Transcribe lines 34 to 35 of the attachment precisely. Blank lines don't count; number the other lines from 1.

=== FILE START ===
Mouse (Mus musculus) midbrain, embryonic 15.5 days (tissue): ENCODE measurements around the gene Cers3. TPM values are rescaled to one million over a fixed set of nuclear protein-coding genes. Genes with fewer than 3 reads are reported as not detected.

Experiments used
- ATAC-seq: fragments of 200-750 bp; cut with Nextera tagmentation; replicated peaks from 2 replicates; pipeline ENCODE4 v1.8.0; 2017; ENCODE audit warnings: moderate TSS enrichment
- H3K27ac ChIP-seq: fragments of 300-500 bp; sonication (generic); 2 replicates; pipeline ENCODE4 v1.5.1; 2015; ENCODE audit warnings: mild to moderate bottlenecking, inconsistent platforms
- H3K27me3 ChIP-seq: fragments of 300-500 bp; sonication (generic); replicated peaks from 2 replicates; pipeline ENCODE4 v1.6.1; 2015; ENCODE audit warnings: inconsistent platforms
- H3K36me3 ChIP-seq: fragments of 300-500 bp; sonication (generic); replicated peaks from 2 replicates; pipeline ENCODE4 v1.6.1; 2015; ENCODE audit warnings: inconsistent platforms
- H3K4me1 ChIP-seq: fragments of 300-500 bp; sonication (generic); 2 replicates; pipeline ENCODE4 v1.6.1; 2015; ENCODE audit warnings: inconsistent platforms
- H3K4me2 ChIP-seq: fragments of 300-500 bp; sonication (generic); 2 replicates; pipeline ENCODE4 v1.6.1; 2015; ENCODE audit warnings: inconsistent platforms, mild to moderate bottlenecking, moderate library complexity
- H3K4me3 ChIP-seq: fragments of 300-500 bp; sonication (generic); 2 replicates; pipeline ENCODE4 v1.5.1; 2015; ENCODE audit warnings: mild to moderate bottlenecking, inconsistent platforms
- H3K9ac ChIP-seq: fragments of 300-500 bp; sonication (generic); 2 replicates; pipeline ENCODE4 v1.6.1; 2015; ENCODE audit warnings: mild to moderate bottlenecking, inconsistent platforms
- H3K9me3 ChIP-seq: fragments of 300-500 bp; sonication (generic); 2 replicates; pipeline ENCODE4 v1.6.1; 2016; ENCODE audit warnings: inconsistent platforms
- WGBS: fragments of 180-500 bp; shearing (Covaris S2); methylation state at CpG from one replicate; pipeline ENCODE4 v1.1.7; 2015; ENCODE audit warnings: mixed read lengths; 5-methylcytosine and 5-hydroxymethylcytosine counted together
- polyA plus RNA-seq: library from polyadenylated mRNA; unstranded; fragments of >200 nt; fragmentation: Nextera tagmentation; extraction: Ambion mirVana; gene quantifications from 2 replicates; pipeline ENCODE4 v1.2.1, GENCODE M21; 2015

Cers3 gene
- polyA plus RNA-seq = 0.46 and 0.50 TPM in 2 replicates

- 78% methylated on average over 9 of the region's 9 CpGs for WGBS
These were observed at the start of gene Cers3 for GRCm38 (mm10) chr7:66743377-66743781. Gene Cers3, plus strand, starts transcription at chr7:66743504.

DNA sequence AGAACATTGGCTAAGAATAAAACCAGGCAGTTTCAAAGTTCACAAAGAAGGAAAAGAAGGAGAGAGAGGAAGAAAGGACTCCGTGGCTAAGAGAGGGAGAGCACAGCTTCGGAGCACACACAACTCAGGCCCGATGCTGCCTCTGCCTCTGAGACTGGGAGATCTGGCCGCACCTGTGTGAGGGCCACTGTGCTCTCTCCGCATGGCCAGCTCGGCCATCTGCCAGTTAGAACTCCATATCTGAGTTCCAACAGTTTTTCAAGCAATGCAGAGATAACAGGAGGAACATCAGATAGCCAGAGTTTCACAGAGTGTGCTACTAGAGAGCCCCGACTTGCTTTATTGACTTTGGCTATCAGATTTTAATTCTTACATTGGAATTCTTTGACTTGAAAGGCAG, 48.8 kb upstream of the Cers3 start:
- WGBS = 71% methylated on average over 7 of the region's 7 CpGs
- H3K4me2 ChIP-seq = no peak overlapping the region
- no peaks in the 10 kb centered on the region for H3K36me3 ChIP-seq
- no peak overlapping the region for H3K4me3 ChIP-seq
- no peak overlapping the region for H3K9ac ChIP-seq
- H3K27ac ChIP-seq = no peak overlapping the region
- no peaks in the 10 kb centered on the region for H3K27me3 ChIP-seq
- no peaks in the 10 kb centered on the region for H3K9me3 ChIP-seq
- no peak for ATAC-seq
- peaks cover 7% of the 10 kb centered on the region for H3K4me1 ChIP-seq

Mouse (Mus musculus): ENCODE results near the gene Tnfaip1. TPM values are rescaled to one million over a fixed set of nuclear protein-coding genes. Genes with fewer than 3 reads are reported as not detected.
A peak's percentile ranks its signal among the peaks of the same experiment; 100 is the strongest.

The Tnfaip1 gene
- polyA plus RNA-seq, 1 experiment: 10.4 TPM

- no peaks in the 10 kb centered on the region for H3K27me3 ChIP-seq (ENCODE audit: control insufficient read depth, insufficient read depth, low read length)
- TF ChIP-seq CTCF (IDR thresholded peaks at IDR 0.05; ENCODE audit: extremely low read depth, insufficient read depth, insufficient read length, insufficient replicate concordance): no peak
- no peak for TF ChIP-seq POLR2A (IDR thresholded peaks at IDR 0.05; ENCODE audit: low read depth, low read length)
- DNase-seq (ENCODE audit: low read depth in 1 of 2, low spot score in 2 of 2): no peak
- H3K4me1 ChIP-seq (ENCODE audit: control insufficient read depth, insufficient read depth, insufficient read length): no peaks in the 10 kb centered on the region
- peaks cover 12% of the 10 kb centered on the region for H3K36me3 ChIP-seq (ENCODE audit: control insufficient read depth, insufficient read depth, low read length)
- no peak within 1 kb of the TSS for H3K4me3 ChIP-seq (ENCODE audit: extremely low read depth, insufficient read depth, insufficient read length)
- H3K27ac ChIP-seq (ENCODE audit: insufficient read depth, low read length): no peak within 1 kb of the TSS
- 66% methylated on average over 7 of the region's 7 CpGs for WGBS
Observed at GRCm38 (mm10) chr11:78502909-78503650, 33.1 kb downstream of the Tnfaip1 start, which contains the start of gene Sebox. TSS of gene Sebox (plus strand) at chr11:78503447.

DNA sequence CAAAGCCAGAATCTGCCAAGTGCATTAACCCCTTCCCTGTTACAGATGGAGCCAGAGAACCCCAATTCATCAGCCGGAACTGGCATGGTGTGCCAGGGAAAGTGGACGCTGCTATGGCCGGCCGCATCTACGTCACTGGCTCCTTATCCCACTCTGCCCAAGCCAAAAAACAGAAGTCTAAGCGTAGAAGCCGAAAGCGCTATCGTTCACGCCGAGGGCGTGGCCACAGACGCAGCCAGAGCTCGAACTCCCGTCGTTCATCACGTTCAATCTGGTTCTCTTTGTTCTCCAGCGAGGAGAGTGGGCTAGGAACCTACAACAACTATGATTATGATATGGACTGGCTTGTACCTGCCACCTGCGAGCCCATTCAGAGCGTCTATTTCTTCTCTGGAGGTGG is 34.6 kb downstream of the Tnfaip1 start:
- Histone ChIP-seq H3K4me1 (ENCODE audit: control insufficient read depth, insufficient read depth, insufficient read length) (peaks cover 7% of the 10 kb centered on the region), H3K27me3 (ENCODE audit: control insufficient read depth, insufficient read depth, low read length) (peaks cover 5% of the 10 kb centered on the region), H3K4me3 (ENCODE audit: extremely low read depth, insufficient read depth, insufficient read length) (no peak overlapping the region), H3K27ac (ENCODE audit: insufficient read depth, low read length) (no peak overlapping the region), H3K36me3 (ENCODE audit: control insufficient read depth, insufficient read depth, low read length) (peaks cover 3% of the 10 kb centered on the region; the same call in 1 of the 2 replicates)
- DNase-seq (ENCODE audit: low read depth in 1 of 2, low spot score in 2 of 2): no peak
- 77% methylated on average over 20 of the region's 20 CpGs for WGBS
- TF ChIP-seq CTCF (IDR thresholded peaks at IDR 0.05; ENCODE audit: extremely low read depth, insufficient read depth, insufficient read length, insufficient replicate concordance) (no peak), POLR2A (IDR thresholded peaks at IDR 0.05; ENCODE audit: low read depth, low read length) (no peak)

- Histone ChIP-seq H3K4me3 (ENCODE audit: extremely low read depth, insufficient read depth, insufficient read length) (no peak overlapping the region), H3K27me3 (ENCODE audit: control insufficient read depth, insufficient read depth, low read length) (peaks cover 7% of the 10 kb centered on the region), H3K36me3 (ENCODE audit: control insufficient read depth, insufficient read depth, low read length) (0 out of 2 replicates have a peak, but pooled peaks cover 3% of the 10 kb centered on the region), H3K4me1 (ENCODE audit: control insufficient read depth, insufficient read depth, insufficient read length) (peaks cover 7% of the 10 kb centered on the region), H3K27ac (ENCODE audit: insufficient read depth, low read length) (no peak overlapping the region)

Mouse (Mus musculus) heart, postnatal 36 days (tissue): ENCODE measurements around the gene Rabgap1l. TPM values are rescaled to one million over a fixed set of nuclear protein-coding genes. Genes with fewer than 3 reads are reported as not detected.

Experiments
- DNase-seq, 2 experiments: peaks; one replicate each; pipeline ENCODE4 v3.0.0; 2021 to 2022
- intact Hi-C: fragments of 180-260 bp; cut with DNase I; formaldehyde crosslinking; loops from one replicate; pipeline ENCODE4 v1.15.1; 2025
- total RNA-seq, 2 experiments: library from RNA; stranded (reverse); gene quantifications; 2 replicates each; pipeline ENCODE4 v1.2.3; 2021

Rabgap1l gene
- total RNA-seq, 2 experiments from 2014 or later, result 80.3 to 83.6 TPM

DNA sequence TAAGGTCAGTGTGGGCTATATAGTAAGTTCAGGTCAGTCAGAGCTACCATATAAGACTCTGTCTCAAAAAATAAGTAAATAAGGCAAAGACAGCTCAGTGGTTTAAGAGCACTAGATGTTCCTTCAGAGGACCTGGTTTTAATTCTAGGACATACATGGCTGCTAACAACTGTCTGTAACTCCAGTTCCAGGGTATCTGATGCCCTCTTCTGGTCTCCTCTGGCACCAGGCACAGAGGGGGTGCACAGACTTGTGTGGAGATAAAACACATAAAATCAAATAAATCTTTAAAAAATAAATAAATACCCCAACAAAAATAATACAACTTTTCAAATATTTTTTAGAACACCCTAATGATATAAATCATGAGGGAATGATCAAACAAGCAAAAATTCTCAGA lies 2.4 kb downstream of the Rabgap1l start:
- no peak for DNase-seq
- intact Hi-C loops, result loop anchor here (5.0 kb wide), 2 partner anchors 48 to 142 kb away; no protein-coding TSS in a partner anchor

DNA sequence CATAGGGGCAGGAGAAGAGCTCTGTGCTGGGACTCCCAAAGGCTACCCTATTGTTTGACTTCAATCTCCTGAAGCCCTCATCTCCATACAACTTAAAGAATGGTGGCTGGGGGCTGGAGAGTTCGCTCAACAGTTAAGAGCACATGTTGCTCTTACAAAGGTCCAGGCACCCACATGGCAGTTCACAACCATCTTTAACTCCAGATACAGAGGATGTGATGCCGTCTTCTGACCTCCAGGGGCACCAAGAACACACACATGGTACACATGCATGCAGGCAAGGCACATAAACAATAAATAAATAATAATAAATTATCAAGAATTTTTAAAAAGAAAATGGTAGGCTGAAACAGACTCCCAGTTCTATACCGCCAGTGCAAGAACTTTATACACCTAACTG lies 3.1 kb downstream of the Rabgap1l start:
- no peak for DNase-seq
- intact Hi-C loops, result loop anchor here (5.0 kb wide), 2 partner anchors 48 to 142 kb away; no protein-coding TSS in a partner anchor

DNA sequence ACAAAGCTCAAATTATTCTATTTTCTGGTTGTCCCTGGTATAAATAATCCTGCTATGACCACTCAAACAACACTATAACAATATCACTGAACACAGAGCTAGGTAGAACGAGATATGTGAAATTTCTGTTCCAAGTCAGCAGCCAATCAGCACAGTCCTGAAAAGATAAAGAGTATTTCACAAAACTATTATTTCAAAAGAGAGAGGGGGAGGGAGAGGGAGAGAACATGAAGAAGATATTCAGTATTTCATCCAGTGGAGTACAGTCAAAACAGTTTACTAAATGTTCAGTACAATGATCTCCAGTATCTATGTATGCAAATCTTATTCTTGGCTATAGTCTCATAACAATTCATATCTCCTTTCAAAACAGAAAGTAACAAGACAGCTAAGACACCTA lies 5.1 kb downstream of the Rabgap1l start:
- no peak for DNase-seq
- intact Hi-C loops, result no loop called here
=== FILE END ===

- TF ChIP-seq CTCF (IDR thresholded peaks at IDR 0.05; ENCODE audit: extremely low read depth, insufficient read depth, insufficient read length, insufficient replicate concordance): no peak
- no peak for TF ChIP-seq POLR2A (IDR thresholded peaks at IDR 0.05; ENCODE audit: low read depth, low read length)